Toronto and Region Waterfront Features
The Etobicoke Sector includes 9.7km of lake frontage covering all of the waterfront lands in the former Borough of Etobicoke. The westerly limit of the sector is Marie Curtis Park where the Etobicoke Creek enters Lake Ontario. The easterly limit is the mouth of the Humber River. Mimico Creek enters Lake Ontario approximately 1.6km west of the mouth of the Humber River at the Humber Bay Park complex.
Along this section of the waterfront, the shore cliff is fairly uniform varying from sandy sloping beaches to 6 metre bluffs consisting of sand, silt and clay. In the nearshore zone, the bottom is composed mainly of shale and has essentially been scraped clean of material by currents, wave action and stone hooking activities of the 19th and early 20th centuries.
City of Toronto Sector:
The City of Toronto Sector extends from the Humber River in the west, to Nursewood Avenue in the east, a distance of approximately 16.9km. The primary feature of this sector is the central waterfront: the harbour, the Toronto Islands and Ontario Place.
The Western Beaches comprises the area south of the Gardiner Expressway between the Humber River and the projection of Dufferin Street at the Canadian National Exhibition. This section of the waterfront is entirely within Humber Bay and as a result, is protected from major storms from the east by the Toronto Islands. A sandy bottom runs adjacent to the Western Beaches shoreline. Beyond that, the bottom material consists of silty clay deposited by the Humber River. The Humber River is at the western edge of this sector and carries a significant sediment load during the spring flood season. The silty clay material is deposited in the vicinity of the mouth as well as to the east.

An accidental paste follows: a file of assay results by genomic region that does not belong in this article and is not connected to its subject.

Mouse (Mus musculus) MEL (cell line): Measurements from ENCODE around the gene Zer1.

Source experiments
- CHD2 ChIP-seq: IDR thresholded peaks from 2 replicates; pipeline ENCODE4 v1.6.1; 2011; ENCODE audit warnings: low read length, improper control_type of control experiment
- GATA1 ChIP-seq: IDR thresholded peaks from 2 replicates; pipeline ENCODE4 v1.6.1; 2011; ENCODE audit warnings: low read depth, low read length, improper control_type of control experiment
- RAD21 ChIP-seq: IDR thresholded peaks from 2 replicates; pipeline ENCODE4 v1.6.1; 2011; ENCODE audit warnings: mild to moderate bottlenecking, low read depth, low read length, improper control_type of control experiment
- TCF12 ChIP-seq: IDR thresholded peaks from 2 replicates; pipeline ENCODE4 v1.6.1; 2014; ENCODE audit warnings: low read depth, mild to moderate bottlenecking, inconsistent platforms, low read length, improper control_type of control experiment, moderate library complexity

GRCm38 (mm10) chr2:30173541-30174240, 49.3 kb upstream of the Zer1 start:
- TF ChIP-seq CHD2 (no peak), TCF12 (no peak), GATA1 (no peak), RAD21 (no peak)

The Eastern Beaches cover 2.4km of shoreline south of Queen St. between Ashbridges Bay and the eastern limit of the city at Nursewood Road. It consists of a gently sloping backshore, and a gradually sloping bottom of fine sand. The beach material in this area is continually shifting as a result of wave action and lake currents but is fed by eroding material from the Scarborough Bluffs. The narrow eastern and central areas of the eastern beaches are low-lying and suffer during high water cycles and bad storms. Shoreline protection works are used to mitigate the force of the wave action.
The Scarborough Sector includes the lake frontage extending from Victoria Park Avenue to the Rouge River, a distance of approximately 20.1km.
This sector is characterized by the Scarborough Bluffs which are a unique and impressive natural feature of the Toronto Region waterfront. The Bluffs have an elevation of up to 91.4m, and include the spectacular Needles and Cathedral Bluffs close to Brimely Rd. The bluffs are known and studied throughout the world as one of the most interesting records of the Wisconsin stage of the Pleistocene geologic era.
The Pickering/Ajax Sector is the waterfront sector furthest to the east in the Toronto Region. 12.8km of lake frontage covers all of the public waterfront lands in the City of Pickering and Town of Ajax, excluding the interior shoreline of Frenchman's Bay, which covers an additional 5.3km.
Beginning at the Rouge River in the west and extending almost to the Ajax-Whitby town line, this sector has a shoreline that includes bluffs that reach up to 22.9m as well as flat sand beach areas.